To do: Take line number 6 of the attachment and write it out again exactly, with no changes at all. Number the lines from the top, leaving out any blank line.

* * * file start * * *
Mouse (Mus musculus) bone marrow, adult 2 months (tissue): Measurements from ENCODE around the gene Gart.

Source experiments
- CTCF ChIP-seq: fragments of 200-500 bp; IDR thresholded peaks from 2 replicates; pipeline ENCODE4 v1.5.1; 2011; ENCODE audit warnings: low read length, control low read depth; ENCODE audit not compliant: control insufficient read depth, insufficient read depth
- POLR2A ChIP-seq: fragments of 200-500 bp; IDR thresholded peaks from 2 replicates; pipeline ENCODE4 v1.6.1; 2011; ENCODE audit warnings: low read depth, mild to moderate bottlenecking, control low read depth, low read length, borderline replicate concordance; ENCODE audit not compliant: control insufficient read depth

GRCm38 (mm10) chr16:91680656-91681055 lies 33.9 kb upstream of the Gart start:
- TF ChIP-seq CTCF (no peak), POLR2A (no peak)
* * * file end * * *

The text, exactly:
- TF ChIP-seq CTCF (no peak), POLR2A (no peak)